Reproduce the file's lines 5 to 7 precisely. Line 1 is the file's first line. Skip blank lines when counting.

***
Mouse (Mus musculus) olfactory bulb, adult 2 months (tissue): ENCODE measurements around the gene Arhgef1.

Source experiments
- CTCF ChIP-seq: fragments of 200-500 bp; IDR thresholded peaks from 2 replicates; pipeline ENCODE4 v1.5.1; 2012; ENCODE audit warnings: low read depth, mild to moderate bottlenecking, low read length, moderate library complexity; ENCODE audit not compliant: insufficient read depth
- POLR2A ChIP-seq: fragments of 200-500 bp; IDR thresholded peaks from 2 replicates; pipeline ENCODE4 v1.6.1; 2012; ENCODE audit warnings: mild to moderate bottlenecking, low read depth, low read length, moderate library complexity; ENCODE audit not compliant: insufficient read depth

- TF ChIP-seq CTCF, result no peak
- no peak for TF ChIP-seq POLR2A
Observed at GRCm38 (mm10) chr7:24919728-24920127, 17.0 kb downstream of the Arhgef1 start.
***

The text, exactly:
- TF ChIP-seq CTCF, result no peak
- no peak for TF ChIP-seq POLR2A
Observed at GRCm38 (mm10) chr7:24919728-24920127, 17.0 kb downstream of the Arhgef1 start.